Home Canning Equipment Shortage

Home Canning Equipment Shortage/tiles/non-collection/h/hi_011imgtile1.xml
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Home Canning Equipment Shortage/tiles/non-collection/h/hi_011imgtile2.xml
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Home Canning Equipment Shortage/tiles/non-collection/h/hi_011imgtile3.xml
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Home Canning Equipment Shortage/tiles/non-collection/h/hi_011imgtile4.xml
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Home Canning Equipment Shortage/tiles/non-collection/h/hi_011imgtile5.xml
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Description

Ball Corporation’s William C. Hannah testified before the Subcommittee on Commodities and Services of the Small Business Committee on June 24, 1975. Members queried the executive of the Indiana-based company, which manufactured canning jars and lids, about its response to surging demand for equipment used to can food at home.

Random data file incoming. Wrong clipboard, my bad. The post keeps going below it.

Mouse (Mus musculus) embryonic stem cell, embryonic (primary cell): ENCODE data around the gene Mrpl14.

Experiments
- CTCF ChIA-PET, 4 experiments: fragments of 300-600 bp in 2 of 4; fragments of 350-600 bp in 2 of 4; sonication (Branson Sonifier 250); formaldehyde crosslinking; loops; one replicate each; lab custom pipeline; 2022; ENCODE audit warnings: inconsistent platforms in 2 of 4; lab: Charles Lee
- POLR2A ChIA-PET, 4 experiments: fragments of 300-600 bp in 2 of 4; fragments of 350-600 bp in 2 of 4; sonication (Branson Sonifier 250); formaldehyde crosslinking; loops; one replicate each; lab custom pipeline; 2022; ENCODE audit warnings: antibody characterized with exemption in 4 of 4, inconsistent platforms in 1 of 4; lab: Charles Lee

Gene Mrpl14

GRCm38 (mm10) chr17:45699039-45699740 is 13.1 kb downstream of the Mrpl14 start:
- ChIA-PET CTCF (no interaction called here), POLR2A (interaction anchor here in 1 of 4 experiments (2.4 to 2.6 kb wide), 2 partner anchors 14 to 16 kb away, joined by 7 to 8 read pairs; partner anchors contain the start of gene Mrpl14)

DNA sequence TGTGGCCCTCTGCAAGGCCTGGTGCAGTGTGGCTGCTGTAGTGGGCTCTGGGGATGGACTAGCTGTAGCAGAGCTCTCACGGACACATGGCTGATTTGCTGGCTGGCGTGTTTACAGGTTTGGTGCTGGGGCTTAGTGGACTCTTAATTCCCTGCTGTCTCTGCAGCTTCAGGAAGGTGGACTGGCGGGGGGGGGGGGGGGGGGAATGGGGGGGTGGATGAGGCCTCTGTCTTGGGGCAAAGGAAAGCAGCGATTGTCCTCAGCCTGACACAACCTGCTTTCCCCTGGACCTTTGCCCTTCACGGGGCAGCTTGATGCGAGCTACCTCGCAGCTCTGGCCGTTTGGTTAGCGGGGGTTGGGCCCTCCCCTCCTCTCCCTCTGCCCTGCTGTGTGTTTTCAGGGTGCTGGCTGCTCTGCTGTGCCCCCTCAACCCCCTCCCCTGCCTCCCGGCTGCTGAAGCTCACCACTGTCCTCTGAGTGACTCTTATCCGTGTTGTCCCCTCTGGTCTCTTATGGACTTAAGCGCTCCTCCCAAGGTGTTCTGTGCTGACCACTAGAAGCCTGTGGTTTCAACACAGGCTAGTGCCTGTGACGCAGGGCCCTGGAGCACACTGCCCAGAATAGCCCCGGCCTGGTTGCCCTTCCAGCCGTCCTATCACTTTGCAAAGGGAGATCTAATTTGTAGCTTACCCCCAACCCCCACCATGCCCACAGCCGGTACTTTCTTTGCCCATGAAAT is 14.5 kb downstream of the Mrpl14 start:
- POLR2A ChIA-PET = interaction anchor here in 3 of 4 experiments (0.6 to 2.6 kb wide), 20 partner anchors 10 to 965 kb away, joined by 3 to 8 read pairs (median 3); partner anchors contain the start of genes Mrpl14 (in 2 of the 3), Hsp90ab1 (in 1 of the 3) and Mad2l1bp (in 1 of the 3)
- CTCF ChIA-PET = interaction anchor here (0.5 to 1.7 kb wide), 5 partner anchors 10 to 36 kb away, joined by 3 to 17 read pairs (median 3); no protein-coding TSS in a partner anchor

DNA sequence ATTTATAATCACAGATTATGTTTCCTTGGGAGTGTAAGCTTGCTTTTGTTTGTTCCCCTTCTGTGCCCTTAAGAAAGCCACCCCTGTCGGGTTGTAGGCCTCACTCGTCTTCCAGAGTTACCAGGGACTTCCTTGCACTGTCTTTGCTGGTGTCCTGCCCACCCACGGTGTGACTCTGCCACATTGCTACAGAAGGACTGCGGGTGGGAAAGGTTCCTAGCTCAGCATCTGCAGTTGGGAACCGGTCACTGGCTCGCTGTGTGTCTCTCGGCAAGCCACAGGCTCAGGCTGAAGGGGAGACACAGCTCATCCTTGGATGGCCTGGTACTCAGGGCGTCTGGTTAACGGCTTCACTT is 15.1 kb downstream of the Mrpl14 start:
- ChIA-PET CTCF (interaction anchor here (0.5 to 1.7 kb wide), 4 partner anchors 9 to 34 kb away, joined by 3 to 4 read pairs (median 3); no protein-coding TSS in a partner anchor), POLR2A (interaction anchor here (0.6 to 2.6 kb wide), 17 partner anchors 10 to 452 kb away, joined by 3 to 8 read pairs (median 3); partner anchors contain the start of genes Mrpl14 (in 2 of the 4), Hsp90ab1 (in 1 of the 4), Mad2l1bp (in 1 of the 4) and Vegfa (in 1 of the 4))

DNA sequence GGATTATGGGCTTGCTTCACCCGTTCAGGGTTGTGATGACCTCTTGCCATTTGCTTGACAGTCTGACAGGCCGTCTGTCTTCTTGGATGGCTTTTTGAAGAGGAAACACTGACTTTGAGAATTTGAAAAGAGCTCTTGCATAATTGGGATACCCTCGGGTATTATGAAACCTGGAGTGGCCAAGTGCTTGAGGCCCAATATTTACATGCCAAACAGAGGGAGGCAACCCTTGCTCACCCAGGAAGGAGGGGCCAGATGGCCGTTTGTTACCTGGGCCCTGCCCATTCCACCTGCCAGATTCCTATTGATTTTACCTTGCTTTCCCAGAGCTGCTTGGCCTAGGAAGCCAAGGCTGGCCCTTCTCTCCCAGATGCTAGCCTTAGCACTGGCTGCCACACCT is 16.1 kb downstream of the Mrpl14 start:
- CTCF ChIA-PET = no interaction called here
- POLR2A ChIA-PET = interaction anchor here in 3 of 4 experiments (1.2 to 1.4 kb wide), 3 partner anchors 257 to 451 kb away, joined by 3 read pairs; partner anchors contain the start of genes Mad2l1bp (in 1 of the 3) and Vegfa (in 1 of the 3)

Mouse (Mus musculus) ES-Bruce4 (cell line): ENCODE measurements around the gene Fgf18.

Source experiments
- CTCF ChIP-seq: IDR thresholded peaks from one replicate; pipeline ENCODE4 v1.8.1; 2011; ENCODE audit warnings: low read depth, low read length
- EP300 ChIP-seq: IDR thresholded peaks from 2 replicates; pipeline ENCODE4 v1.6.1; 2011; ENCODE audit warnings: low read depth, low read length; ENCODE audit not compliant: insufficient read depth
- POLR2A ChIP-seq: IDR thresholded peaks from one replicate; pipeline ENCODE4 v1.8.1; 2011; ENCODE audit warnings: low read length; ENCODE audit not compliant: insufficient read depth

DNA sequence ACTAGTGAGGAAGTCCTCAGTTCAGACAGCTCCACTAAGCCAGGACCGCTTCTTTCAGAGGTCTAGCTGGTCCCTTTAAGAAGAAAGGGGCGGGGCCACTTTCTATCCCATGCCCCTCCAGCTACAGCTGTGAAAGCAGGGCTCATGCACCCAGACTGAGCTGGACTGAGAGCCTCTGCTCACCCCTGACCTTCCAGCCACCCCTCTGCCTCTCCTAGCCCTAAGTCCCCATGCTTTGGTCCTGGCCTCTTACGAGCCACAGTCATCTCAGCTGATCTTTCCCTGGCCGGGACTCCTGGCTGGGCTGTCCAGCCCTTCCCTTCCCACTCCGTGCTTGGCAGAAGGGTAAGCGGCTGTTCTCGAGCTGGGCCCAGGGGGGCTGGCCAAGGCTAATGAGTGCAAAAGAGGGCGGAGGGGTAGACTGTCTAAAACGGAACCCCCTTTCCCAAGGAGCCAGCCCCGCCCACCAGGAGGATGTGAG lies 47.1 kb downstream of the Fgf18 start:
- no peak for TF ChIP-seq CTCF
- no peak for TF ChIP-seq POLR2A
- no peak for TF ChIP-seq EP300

In the mid-1970s, economic recession drove many Americans to grow and preserve their own produce. In 1975, as many as 26 million American households canned food. When material shortages led to scarcity of canning equipment, demand spiked. In his testimony, Hannah detailed that sales in the first quarter of 1973 were $166,000, but exploded to $5,750,000 in the first quarter of 1974. Ball Corporation and the two other manufacturers of canning equipment were unable to meet the demand, and consumers started to hoard the products, resulting in empty shelves nationwide.

Consumers conveyed their confusion and frustration to Members of Congress. The Subcommittee on Commodities and Services held several days of hearings in 1975 and 1976. The Committee concluded in House Report No. 94-1775 that the “shortage of home canning equipment was the result of normal market phenomena: exaggerated demand . . . which the manufacturers were unprepared to supply, partly because they failed to accurately predict it, and partly because of a shortage of raw materials the previous year. The shortage was not a result of anticompetitive behavior by the manufacturers.” By 1976, the market stabilized, and Americans could preserve as much produce as they pleased.

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